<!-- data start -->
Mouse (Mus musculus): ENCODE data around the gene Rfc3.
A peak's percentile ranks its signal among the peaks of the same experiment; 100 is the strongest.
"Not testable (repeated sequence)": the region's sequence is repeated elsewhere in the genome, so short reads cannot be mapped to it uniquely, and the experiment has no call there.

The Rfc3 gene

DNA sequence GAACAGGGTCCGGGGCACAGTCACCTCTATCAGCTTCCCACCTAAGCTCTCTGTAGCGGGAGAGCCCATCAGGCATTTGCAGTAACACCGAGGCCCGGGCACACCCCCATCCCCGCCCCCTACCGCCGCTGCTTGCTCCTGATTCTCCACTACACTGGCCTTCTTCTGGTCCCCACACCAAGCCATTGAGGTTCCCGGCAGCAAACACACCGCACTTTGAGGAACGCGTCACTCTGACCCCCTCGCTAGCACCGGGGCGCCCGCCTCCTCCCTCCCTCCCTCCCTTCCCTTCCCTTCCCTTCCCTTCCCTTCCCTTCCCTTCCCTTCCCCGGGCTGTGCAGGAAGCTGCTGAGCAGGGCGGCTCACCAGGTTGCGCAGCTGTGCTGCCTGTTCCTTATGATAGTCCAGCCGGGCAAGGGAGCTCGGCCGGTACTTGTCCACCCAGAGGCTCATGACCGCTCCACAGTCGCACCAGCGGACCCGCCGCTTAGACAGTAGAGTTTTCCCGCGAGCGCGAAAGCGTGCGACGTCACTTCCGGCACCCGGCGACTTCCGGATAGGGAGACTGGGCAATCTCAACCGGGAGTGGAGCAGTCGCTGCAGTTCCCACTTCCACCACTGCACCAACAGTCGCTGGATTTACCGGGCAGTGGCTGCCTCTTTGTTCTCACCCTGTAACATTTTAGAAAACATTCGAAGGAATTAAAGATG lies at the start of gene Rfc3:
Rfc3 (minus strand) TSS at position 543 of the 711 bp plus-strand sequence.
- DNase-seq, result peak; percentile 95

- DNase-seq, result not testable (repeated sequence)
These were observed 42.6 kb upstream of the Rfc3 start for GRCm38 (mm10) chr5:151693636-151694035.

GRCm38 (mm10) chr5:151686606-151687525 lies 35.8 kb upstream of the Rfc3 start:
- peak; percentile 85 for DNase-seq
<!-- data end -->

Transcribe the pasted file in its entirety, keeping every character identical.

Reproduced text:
Mouse (Mus musculus): ENCODE data around the gene Rfc3.
A peak's percentile ranks its signal among the peaks of the same experiment; 100 is the strongest.
"Not testable (repeated sequence)": the region's sequence is repeated elsewhere in the genome, so short reads cannot be mapped to it uniquely, and the experiment has no call there.

The Rfc3 gene

DNA sequence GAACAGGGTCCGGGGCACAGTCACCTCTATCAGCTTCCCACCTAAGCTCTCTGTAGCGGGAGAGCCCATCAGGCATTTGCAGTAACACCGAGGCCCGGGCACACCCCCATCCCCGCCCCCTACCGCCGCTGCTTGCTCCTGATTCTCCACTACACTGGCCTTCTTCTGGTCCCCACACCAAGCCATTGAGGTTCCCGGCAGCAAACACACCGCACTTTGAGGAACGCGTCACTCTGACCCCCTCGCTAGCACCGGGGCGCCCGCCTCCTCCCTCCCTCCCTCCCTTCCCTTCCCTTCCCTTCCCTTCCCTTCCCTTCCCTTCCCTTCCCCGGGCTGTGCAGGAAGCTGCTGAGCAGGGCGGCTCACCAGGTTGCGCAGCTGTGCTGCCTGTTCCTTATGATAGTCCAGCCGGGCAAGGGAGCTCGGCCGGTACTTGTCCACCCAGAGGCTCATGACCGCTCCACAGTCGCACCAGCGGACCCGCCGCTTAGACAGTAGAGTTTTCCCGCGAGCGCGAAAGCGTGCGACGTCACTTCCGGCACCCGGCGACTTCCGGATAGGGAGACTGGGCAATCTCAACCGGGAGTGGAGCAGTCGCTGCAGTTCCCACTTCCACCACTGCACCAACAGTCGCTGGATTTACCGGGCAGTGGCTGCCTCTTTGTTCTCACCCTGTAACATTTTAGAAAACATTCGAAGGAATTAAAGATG lies at the start of gene Rfc3:
Rfc3 (minus strand) TSS at position 543 of the 711 bp plus-strand sequence.
- DNase-seq, result peak; percentile 95

- DNase-seq, result not testable (repeated sequence)
These were observed 42.6 kb upstream of the Rfc3 start for GRCm38 (mm10) chr5:151693636-151694035.

GRCm38 (mm10) chr5:151686606-151687525 lies 35.8 kb upstream of the Rfc3 start:
- peak; percentile 85 for DNase-seq